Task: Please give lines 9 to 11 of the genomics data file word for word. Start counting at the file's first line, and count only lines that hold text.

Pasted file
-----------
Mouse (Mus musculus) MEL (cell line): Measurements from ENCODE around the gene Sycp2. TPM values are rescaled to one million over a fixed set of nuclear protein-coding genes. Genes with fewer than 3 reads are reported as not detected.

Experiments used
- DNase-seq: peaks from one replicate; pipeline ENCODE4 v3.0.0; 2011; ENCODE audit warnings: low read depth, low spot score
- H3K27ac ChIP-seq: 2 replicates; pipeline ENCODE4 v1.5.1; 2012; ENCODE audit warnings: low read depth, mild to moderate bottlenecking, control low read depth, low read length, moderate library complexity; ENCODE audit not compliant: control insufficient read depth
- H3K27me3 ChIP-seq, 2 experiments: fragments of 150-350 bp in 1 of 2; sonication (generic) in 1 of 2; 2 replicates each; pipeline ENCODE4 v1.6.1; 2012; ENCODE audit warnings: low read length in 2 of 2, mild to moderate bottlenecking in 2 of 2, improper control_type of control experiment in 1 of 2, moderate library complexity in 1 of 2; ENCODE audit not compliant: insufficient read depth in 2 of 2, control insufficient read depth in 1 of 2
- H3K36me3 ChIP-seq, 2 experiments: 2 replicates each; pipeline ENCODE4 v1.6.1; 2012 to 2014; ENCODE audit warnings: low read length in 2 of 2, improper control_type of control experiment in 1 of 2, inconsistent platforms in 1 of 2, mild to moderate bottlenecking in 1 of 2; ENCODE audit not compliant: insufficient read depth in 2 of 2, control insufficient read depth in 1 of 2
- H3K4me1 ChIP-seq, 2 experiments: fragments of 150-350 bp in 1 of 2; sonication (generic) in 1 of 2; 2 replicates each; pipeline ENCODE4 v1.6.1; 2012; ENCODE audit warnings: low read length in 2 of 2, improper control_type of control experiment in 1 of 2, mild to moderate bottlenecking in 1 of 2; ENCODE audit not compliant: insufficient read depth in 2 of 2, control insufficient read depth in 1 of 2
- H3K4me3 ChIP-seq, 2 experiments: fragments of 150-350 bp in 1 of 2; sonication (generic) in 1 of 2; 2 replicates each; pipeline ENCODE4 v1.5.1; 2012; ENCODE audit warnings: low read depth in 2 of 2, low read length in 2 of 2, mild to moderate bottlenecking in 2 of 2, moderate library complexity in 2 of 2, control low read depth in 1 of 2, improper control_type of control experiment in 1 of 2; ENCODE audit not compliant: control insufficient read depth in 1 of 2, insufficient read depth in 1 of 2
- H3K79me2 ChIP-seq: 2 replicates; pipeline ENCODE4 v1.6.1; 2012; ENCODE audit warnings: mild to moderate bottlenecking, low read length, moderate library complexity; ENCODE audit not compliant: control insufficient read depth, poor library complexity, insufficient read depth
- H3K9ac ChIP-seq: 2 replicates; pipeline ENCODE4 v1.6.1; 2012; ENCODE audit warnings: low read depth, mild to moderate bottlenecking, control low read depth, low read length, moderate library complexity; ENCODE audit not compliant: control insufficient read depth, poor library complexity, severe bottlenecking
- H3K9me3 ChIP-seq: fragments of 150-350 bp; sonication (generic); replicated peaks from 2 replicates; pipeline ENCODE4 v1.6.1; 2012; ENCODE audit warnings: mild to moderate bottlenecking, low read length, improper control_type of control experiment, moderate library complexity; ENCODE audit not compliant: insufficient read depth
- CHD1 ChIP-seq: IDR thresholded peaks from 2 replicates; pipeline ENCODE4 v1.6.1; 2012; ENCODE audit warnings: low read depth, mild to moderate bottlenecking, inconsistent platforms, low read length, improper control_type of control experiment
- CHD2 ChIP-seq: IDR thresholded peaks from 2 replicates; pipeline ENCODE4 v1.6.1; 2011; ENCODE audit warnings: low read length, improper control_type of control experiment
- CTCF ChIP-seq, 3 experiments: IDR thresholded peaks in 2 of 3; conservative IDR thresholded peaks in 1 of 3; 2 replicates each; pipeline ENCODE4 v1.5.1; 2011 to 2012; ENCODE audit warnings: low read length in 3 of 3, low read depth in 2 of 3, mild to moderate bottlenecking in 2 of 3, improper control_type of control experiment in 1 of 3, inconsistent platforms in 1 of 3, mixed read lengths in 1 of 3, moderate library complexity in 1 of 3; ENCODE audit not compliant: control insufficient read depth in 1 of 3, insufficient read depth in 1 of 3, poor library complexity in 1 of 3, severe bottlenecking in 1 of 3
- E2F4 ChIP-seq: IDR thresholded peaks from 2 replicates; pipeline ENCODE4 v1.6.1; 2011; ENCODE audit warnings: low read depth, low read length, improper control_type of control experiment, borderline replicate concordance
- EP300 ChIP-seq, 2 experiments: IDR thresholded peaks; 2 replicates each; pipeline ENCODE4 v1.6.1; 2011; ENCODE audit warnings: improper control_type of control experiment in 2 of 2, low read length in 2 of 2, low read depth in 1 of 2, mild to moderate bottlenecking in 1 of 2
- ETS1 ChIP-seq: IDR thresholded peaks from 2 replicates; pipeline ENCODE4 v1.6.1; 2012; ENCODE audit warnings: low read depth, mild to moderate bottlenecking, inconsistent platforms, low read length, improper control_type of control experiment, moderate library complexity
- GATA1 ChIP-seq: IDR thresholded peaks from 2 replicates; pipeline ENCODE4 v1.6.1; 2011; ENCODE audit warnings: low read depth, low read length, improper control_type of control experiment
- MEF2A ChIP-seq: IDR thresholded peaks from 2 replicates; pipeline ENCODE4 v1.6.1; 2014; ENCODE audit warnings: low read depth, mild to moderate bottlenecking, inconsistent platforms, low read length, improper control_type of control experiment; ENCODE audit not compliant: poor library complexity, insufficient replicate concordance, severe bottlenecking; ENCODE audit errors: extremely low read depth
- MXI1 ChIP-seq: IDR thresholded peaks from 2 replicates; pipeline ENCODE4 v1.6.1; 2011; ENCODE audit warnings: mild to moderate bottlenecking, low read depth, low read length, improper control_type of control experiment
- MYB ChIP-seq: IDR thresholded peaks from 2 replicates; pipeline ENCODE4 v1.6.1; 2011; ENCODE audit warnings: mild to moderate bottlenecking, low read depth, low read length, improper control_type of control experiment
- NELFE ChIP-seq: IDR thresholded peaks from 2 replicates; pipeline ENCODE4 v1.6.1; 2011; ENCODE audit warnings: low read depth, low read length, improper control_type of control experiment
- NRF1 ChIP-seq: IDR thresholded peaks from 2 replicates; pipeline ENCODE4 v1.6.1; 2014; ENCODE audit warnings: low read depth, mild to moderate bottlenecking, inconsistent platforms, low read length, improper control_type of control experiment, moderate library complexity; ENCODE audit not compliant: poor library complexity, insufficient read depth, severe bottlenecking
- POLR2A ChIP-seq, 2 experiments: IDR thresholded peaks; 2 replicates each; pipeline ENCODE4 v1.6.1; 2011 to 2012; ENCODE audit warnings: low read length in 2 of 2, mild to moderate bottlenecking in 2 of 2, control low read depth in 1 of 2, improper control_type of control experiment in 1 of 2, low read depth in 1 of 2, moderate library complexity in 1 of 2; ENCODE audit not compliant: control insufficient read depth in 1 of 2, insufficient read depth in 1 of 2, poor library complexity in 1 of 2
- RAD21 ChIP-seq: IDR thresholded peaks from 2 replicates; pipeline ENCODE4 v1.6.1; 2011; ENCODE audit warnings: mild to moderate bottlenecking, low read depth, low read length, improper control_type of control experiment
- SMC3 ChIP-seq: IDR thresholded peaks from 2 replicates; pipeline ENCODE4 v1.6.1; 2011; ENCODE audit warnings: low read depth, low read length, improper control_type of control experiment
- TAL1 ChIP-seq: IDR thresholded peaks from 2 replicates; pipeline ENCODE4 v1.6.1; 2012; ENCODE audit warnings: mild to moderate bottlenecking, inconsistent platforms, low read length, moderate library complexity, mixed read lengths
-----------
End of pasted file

- H3K79me2 ChIP-seq: 2 replicates; pipeline ENCODE4 v1.6.1; 2012; ENCODE audit warnings: mild to moderate bottlenecking, low read length, moderate library complexity; ENCODE audit not compliant: control insufficient read depth, poor library complexity, insufficient read depth
- H3K9ac ChIP-seq: 2 replicates; pipeline ENCODE4 v1.6.1; 2012; ENCODE audit warnings: low read depth, mild to moderate bottlenecking, control low read depth, low read length, moderate library complexity; ENCODE audit not compliant: control insufficient read depth, poor library complexity, severe bottlenecking
- H3K9me3 ChIP-seq: fragments of 150-350 bp; sonication (generic); replicated peaks from 2 replicates; pipeline ENCODE4 v1.6.1; 2012; ENCODE audit warnings: mild to moderate bottlenecking, low read length, improper control_type of control experiment, moderate library complexity; ENCODE audit not compliant: insufficient read depth